Monday, 20 March 2017

योगी और पंच-परमेश्वर (Yogi Aur Panch-Parmeshwar)

If the title of this post is in Hindi, it's for a couple of reasons. One, the big news of the past week is the BJP's massive and surprising election win in the Hindi-speaking state of Uttar Pradesh, and the subsequent appointment as Chief Minister of a Hindu religious leader called Yogi Adityanath. Two, I was strongly reminded of a short story I had read in high school. This was titled 'Panch-Parmeshwar', written by the famous Hindi/Urdu author Premchand (the nom de plume of Dhanpat Rai Srivastava). 

Premchand - his stories are famous for their simple language and profound truths

The literal translation of the story's title, "Head of the village council", does not do justice to the image it is meant to evoke, that of a sacred authority. "Parmeshwar" means "Supreme God".

This is the story of two good friends (incidentally, a Hindu and a Muslim), and how their friendship is first strained, and then restored, by the demands of integrity which a position of authority forces on them. When one of them takes his turn as head of the village council, he has to find against his friend in a case that comes before him. This strains their friendship.

Years later, the friend has the opportunity for revenge when he finds himself head of the council and the other man appears before him in another case. Yet he is unable to yield to his desire for revenge, because the sense of responsibility that his post gives him makes him rule in favour of his erstwhile friend. When both men understand that the position they occupied made them take the impartial decisions that they did, they become friends again.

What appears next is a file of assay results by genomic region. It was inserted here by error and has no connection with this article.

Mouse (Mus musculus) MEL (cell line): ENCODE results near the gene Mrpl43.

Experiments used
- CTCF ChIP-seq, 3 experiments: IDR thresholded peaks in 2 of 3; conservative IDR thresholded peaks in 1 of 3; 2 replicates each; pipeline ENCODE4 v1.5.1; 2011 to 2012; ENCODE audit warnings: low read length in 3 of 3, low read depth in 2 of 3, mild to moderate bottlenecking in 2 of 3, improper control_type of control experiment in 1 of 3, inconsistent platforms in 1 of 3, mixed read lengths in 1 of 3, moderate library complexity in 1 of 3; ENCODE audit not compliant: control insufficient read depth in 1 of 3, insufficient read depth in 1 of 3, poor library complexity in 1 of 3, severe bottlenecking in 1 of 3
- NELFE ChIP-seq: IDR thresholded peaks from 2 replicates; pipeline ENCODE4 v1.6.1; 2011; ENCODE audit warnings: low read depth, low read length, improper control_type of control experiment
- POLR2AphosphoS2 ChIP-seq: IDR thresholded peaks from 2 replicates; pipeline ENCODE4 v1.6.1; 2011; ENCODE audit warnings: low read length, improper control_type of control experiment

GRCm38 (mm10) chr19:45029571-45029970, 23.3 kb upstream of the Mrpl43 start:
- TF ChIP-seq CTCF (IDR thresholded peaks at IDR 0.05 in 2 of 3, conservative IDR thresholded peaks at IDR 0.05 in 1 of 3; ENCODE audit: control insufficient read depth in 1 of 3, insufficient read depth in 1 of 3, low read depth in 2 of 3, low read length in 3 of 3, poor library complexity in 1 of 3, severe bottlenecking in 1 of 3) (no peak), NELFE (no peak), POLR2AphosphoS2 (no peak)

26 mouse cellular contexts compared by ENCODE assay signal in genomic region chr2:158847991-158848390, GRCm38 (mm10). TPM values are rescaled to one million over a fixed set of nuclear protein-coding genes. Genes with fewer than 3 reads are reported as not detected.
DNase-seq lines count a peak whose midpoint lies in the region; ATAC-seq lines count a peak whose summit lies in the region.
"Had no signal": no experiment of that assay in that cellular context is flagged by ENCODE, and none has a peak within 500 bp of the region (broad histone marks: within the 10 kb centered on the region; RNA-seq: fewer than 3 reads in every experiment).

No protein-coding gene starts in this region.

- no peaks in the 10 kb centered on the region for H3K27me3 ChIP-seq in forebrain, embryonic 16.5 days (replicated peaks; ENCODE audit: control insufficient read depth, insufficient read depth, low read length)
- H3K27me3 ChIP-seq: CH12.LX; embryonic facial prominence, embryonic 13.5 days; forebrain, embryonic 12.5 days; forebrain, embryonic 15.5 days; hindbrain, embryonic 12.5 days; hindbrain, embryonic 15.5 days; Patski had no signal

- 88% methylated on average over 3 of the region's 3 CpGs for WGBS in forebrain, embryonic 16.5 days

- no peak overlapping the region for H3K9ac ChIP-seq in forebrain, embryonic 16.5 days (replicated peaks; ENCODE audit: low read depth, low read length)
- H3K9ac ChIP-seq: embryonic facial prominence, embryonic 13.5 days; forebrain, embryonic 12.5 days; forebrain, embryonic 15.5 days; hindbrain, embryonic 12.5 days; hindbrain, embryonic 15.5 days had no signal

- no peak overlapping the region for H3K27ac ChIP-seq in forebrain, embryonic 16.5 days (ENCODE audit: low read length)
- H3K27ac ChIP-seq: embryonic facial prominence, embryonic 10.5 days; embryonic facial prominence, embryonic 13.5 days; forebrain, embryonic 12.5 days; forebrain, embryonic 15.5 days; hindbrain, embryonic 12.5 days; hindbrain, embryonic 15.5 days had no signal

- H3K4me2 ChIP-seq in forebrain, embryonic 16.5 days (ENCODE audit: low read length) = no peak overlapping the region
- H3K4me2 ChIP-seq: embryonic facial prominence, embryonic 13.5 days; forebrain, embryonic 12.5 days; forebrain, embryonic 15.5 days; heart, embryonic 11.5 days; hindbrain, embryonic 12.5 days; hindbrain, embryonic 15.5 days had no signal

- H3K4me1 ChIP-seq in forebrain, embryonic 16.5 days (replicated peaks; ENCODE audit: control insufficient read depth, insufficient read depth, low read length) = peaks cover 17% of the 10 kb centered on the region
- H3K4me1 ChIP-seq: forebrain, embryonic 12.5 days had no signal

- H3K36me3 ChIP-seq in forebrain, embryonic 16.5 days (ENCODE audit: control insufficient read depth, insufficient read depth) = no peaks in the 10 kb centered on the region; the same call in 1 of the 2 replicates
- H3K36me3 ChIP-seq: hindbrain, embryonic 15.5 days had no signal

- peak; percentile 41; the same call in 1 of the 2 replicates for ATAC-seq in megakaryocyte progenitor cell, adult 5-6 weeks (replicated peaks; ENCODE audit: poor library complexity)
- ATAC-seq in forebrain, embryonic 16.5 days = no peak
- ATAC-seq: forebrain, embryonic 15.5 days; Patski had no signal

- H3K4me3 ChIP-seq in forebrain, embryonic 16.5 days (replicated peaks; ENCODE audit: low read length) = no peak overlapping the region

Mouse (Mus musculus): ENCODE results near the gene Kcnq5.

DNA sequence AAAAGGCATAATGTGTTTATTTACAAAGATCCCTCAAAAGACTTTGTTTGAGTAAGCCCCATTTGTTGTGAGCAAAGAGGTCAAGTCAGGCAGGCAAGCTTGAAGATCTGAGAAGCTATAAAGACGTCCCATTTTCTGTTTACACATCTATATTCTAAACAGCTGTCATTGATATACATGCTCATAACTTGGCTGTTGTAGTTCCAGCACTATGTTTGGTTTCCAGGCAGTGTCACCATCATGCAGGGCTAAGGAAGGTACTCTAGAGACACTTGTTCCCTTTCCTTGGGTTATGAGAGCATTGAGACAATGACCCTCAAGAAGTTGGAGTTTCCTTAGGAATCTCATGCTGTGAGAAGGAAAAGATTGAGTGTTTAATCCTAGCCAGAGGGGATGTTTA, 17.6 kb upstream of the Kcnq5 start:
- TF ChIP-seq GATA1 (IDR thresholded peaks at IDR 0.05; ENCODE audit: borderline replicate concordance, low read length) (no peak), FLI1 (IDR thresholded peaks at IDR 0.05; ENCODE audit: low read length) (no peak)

The moral of the story is that high office can imbue a person with a sense of responsibility and turn them into a conscientious official. It is as if a divine sense of righteousness suffuses such positions and transforms mortals who occupy them.

Yogi Adityanath is a controversial figure. He runs a private army of Hindu vigilantes, and his electioneering style has been strident and polarising. To the nearly 20% of Uttar Pradesh's population that is Muslim, his elevation to the highest office in the state could be seen as bad news. Yet his immediate statements after his appointment have been sane and reasonable. He appealed to his followers not to behave badly in the name of celebration. He promised not to discriminate against anyone, and he emphasised that law and order would be a very high priority issue for him.

As if to echo the fears of many about his rise, his father advised him publicly to respect all religions.

Yogi Adityanath - All eyes are on him to see what he will do with his newfound power

Premchand was born and died in Uttar Pradesh. Let's hope his short story predicts the behaviour of Uttar Pradesh's new chief minister.
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